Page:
Friday, November 16, 2018
Welcome to FiveThirtyEight’s weekly politics chat. The transcript below has been lightly edited.
UPDATE (Nov. 15, 5:27 p.m., 2018): We’ve updated the text below with the latest news and data. We’ve also removed the Arizona U.S. Senate race, California 10th District, California 48th District, California 49th District, Georgia 6th District, Maine 2nd District, New Jersey 3rd District and Washington 8th District, which have been called for Democrats, and the Minnesota 1st District and North Carolina 9th District, which have been called for Republicans. Our original write-ups on those races can be found in the footnotes.
Over 8.3 million Texans voted in the 2018 midterm elections. It’s an astounding figure, especially considering that about 4.6 million voted in the midterms just four years ago. That difference — almost 3.7 million — says a lot about the changing face of the Lone Star State, but Tuesday’s result says more. Yes, Texas is growing, but as of 2018, it’s still red and still likes Ted.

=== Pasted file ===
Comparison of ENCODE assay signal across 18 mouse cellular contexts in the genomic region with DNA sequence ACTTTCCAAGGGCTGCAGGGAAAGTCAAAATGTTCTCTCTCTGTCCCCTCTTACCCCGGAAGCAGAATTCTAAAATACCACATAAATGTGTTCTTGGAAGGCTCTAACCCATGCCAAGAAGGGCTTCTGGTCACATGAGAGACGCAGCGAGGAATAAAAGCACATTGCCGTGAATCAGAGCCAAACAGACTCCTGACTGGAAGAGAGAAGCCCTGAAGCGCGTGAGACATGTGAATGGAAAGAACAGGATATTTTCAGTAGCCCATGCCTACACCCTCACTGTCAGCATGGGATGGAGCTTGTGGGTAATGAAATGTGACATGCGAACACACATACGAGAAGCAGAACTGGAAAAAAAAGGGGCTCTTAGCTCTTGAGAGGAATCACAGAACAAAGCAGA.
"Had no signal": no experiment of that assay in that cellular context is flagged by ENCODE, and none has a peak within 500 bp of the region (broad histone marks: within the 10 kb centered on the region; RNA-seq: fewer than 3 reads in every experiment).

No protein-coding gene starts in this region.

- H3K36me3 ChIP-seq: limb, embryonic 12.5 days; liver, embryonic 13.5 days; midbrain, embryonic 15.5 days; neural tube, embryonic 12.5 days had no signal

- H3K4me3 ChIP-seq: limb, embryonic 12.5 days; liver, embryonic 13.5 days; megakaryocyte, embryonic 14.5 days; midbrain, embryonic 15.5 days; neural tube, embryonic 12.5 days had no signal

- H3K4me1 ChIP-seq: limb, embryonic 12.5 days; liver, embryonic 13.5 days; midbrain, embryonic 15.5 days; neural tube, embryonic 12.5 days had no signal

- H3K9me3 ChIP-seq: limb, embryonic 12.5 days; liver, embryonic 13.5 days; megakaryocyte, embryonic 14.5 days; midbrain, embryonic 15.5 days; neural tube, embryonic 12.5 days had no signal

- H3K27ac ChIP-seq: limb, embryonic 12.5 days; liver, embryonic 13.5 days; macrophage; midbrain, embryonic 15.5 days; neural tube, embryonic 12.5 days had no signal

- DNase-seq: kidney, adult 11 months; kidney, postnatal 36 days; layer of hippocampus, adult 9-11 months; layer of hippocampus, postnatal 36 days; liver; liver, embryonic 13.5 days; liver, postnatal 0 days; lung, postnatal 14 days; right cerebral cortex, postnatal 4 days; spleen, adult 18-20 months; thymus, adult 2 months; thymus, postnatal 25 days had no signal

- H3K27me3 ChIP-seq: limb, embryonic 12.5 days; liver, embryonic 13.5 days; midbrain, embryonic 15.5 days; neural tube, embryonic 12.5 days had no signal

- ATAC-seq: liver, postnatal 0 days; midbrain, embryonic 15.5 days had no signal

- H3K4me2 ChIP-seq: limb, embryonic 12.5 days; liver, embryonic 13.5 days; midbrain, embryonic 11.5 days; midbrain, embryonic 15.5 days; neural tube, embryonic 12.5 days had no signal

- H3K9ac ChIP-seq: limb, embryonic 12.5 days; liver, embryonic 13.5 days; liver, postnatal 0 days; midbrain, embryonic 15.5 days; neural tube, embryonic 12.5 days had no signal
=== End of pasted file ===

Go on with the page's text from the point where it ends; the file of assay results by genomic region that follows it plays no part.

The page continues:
It is hard to know what role negative feelings about black politicians played in the likely gubernatorial losses of Democrats Stacey Abrams in Georgia and Andrew Gillum in Florida. Neither race has been officially called, but the Democrats trail in both, which were among the handful of races nationwide that seemed to most capture the interest of Democratic activists. It’s also not clear how much the Georgia race was affected by controversial election practices implemented by Republican Brian Kemp, who was serving as secretary of state as he ran for governor, making him Georgia’s chief elections officer.
This midterm election saw an unusual trend, though it wasn’t unprecedented. The chambers “swung” in opposite directions, as Democrats gained seats in the House (they’re on track for a net gain of 38 by our estimates) and lost seats in the Senate (a net of one seat at the moment, but that number could change after the Florida race is decided and Mississippi holds its runoff).